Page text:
[UPDATE: Post title originally indicated that the Senate passed the bill; the Senate has not yet passed the bill as of the time of publishing.]
Senate Bill 2394 was passed by the House on March 27th to allow concealed carry of a gun in “a purse, bag, handbag, satchel or other similar bag or briefcase or fully enclosed case” without a concealed carry permit. The Senate is expected to approve the bill and Gov. Bryant has already said he would sign it into law.
Rep. Andy Gipson, who helped kill a bill earlier in the session misleadingly advertised as “constitutional carry” (SB 2618), reiterated his commitment to meaningful 2nd Amendment legislation and added the language to SB 2394. Originally intended to reduce the fees for concealed carry permits, SB 2394 would also exempt active-duty military and service-disabled veterans from concealed carry permit fees. A concealed carry permit would still be required for reciprocity with other states.
Senate Bill 2619 also passed the House and would exempt active military, veterans, and retired law enforcement from the training requirements to obtain enhanced carry permits. It also seeks to nullify any federal ammunition bans like the recent bans considered by the BATFE.
Both SB 2394 and 2619 must be approved by the Senate before going to the Governor.
A U.S. Navy chaplain has been reassigned from his duties at the Naval Nuclear Power Training Command in Charleston, SC while he awaits action that could remove him from the military. His offense? Lt. Cmdr. Wes Modder expressed his Biblically held beliefs on homosexuality and pre-marital sex.
Michael Berry, Modder’s attorney, stated, “Chaplain Modder does not dispute that during private, one-on-one pastoral care and counseling sessions, he expressed his sincerely held religious belief that: sexual acts outside of marriage are contrary to Biblical teaching; and homosexual behavior is contrary to Biblical teaching; and homosexual orientation or temptation, as distinct from conduct, is not sin,” Berry said.
Modder stated, “[The military] want[s] a chaplain to accommodate policy that contradicts Scripture.”
The 19-year veteran also said, “Many Americans may be shocked to discover how much military culture has changed over the past few years. . . This new generation is very secular and very open sexually. The values that the military once held – just like the Boy Scouts of America – are changing. The culture wants this. Culture is colliding with truth. That’s at the heart of this.”
The 114th U.S. Congress started earlier this month following a wild 2014 midterm election. The following websites capture those 2014 election results in various formats and perspectives:
2014 Election results by Congressional District (Courtesy of the New York Times).
The Associated Press declared Sen. Thad Cochran the victor in Mississippi’s heated Republican Primary for the U.S. Senate. With 99.9% of precincts reporting, Cochran led with 50.8% of the vote and just over 6,000 more votes than Chris McDaniel. The June 24th runoff was truly remarkable with more than 60,000 votes being cast than in the June 3rd Primary (in an off-year election, no less).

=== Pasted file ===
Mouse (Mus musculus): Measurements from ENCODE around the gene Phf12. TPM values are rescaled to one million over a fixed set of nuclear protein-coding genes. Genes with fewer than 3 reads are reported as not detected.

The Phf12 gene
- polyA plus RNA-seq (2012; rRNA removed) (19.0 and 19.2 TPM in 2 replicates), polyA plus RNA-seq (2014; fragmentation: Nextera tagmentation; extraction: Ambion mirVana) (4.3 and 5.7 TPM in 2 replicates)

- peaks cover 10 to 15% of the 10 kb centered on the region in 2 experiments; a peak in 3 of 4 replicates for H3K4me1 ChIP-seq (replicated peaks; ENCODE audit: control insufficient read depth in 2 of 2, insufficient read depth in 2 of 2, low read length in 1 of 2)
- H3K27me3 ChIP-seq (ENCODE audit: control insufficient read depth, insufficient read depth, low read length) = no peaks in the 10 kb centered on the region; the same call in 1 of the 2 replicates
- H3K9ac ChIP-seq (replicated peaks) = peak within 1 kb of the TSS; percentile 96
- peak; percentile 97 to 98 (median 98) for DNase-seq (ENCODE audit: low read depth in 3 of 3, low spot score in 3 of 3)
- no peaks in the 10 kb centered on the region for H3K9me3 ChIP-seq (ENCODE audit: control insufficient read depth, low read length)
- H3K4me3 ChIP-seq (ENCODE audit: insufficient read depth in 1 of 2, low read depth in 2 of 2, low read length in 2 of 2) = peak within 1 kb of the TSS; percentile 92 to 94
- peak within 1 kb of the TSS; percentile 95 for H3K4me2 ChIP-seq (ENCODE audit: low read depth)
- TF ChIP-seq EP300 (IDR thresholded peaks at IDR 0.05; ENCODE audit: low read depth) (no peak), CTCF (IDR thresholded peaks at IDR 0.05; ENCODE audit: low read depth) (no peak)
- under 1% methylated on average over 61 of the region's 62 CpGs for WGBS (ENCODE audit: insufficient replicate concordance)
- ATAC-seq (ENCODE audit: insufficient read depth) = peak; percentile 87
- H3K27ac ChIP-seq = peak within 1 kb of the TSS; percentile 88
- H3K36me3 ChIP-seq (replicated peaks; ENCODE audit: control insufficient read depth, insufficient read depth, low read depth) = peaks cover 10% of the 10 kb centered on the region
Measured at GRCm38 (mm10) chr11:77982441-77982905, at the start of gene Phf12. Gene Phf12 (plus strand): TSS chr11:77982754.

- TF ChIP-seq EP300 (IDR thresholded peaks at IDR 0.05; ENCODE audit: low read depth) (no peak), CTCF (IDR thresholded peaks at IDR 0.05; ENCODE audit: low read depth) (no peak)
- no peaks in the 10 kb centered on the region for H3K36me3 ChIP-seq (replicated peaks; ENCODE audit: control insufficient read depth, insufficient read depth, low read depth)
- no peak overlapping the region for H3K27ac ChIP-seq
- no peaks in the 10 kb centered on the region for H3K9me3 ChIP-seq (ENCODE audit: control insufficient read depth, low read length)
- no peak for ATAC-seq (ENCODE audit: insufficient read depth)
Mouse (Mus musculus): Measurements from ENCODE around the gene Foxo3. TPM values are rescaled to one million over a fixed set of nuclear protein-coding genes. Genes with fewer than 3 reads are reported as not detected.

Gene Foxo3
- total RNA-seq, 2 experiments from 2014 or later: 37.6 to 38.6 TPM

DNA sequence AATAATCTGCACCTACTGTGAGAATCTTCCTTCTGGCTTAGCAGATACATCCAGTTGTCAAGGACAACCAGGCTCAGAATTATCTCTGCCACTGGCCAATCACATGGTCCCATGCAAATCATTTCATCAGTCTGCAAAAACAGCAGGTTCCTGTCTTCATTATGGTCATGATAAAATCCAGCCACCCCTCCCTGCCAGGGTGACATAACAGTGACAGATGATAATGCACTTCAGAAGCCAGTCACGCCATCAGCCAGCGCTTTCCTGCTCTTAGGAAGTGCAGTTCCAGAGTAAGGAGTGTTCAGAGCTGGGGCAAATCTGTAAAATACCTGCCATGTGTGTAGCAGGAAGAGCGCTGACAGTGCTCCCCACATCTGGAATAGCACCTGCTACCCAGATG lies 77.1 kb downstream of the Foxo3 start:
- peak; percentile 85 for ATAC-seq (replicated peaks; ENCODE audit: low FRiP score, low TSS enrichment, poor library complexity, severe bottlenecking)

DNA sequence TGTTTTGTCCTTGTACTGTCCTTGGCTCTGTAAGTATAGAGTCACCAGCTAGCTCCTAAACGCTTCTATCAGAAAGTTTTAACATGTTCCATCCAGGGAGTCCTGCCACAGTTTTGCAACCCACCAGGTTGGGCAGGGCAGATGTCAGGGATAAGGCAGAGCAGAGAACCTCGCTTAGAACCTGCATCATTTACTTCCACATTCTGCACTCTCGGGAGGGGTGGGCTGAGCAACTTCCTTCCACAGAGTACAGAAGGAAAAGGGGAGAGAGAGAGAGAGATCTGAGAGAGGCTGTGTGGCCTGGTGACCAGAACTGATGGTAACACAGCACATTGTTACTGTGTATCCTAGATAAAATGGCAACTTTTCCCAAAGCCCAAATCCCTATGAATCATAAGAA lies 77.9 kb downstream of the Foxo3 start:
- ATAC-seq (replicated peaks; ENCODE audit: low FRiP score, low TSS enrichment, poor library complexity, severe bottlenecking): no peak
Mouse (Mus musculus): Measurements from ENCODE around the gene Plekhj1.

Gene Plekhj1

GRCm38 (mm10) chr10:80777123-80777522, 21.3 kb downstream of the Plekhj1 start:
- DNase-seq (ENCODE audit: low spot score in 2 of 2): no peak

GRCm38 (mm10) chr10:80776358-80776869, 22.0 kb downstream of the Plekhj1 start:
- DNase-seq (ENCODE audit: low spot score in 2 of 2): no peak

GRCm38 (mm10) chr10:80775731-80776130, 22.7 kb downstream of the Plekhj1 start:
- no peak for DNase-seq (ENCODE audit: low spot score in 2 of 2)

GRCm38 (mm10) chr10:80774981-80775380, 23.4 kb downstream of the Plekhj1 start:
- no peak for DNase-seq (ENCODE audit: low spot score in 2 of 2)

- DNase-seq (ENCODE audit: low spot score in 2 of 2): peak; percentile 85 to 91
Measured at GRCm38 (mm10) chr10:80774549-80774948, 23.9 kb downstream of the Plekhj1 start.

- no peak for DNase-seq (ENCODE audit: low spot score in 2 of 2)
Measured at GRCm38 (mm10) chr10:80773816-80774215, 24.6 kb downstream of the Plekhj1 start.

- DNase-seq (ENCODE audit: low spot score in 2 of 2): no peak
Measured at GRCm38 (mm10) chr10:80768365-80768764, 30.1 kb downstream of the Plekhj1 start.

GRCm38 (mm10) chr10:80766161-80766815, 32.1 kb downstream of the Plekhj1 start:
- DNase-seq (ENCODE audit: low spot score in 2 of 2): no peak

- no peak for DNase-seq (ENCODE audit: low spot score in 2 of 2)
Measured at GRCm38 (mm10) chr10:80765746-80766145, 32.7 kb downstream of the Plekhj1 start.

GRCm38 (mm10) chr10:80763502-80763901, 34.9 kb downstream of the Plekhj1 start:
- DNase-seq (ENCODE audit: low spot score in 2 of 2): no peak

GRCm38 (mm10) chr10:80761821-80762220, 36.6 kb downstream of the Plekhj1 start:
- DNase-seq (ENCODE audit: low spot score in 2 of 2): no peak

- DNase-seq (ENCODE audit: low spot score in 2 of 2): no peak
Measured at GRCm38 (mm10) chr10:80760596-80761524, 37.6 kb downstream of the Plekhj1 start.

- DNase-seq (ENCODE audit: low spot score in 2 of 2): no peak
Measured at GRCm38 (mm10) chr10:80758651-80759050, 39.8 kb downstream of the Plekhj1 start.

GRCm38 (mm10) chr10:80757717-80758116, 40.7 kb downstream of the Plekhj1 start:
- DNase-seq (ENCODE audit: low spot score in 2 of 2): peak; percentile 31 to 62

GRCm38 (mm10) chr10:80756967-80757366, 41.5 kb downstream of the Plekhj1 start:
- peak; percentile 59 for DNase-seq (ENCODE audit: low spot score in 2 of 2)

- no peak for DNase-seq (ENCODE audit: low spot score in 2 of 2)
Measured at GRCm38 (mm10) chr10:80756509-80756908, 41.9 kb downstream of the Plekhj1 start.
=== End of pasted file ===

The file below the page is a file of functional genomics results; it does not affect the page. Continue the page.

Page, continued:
CNN reported, “Cochran’s backers turned to Democrats, especially African-Americans, who make up 37% of the state’s population.” Breitbart added, “[A]allegations flew that Cochran allies were using ‘walking around money’ to incentivize Democrats to the polls. Democratic Party Chairman Rickey Cole, for instance, said Cochran operatives were paying people in the black community to donate to Cochran.” Such reports may inspire a McDaniel challenge since anyone who voted in the June 3rd Democrat Primary are ineligible to vote in the Republican runoff in accordance with state law (Mississippi Code § 23-15-575).
In accordance with Mississippi Code § 23-15-599, the Republican Party must certify the primary election vote by July 4th (within 10 Days of the election).
For more information:
In George Orwell’s 1945 allegorical novel, two young pigs, Snowball and Napoleon, lead a revolt against Mr. Jones to take-over the farm which they rename “Animal Farm.” While attempting to establish a utopia they think humans failed to create for them, Snowball and Napoleon establish the Seven Commandments of Animalism with the 7th and most important being “All animals are equal.”
In the subsequent struggles for power, the pigs take-over and Napoleon runs-off Snowball and declares himself the leader. Over the years, the pigs began to resemble the humans they once detested and the seven commandments are ultimately reduced to a single phrase, “All animals are equal, but some animals are more equal than others.”
Our nation’s obsession with civil rights is beginning to make some special interests groups more equal than others. The current debate in Arizona over the right of a baker to refuse service to a person with whom he disagrees illustrates this.
If a merchant refuses service on personal, religious convictions, it is considered offensive, bigoted, and unlawful:
However, if a gay person refuses service to another based on a difference in beliefs, it’s considered heroic:
As long as you are in the preferred group, your “rights” trump others’ rights. Because in 21st Century America, every one is equal–some are just more equal than others.
Additional Points of View: